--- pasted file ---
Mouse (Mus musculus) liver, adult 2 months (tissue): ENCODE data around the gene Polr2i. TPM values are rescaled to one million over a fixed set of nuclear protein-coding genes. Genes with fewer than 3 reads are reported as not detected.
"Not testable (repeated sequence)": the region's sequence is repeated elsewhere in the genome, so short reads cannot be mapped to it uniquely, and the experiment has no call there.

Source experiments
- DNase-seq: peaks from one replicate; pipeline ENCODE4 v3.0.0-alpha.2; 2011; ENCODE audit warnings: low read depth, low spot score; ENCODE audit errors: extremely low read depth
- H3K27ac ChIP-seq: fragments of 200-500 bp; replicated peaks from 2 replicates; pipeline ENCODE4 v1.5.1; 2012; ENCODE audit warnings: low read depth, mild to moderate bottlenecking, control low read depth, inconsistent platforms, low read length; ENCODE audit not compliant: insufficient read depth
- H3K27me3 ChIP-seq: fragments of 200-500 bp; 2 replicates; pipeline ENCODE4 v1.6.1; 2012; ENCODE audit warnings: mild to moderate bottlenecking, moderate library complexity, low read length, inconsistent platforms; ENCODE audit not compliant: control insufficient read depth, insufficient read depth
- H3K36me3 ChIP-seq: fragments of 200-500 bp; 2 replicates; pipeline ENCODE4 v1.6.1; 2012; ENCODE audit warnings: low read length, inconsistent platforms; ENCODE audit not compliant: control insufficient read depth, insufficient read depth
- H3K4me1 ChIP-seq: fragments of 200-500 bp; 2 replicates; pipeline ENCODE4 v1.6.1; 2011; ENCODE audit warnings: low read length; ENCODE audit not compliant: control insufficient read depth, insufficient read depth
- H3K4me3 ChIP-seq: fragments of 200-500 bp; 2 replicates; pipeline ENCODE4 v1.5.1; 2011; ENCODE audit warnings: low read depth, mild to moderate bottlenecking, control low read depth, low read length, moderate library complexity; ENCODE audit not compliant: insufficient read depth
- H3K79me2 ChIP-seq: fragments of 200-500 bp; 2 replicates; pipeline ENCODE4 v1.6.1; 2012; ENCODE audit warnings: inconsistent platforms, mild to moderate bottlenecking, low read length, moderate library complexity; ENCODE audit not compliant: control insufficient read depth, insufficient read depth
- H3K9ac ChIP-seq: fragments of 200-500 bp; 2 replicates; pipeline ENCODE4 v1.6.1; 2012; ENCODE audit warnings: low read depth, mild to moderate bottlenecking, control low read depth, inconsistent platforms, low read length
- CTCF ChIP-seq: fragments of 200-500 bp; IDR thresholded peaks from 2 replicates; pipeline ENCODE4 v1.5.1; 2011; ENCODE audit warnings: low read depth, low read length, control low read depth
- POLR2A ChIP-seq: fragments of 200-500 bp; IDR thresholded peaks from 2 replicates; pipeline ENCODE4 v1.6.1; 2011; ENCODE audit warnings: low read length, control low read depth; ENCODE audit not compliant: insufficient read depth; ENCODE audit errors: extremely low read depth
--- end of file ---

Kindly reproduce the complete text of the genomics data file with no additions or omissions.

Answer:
Mouse (Mus musculus) liver, adult 2 months (tissue): ENCODE data around the gene Polr2i. TPM values are rescaled to one million over a fixed set of nuclear protein-coding genes. Genes with fewer than 3 reads are reported as not detected.
"Not testable (repeated sequence)": the region's sequence is repeated elsewhere in the genome, so short reads cannot be mapped to it uniquely, and the experiment has no call there.

Source experiments
- DNase-seq: peaks from one replicate; pipeline ENCODE4 v3.0.0-alpha.2; 2011; ENCODE audit warnings: low read depth, low spot score; ENCODE audit errors: extremely low read depth
- H3K27ac ChIP-seq: fragments of 200-500 bp; replicated peaks from 2 replicates; pipeline ENCODE4 v1.5.1; 2012; ENCODE audit warnings: low read depth, mild to moderate bottlenecking, control low read depth, inconsistent platforms, low read length; ENCODE audit not compliant: insufficient read depth
- H3K27me3 ChIP-seq: fragments of 200-500 bp; 2 replicates; pipeline ENCODE4 v1.6.1; 2012; ENCODE audit warnings: mild to moderate bottlenecking, moderate library complexity, low read length, inconsistent platforms; ENCODE audit not compliant: control insufficient read depth, insufficient read depth
- H3K36me3 ChIP-seq: fragments of 200-500 bp; 2 replicates; pipeline ENCODE4 v1.6.1; 2012; ENCODE audit warnings: low read length, inconsistent platforms; ENCODE audit not compliant: control insufficient read depth, insufficient read depth
- H3K4me1 ChIP-seq: fragments of 200-500 bp; 2 replicates; pipeline ENCODE4 v1.6.1; 2011; ENCODE audit warnings: low read length; ENCODE audit not compliant: control insufficient read depth, insufficient read depth
- H3K4me3 ChIP-seq: fragments of 200-500 bp; 2 replicates; pipeline ENCODE4 v1.5.1; 2011; ENCODE audit warnings: low read depth, mild to moderate bottlenecking, control low read depth, low read length, moderate library complexity; ENCODE audit not compliant: insufficient read depth
- H3K79me2 ChIP-seq: fragments of 200-500 bp; 2 replicates; pipeline ENCODE4 v1.6.1; 2012; ENCODE audit warnings: inconsistent platforms, mild to moderate bottlenecking, low read length, moderate library complexity; ENCODE audit not compliant: control insufficient read depth, insufficient read depth
- H3K9ac ChIP-seq: fragments of 200-500 bp; 2 replicates; pipeline ENCODE4 v1.6.1; 2012; ENCODE audit warnings: low read depth, mild to moderate bottlenecking, control low read depth, inconsistent platforms, low read length
- CTCF ChIP-seq: fragments of 200-500 bp; IDR thresholded peaks from 2 replicates; pipeline ENCODE4 v1.5.1; 2011; ENCODE audit warnings: low read depth, low read length, control low read depth
- POLR2A ChIP-seq: fragments of 200-500 bp; IDR thresholded peaks from 2 replicates; pipeline ENCODE4 v1.6.1; 2011; ENCODE audit warnings: low read length, control low read depth; ENCODE audit not compliant: insufficient read depth; ENCODE audit errors: extremely low read depth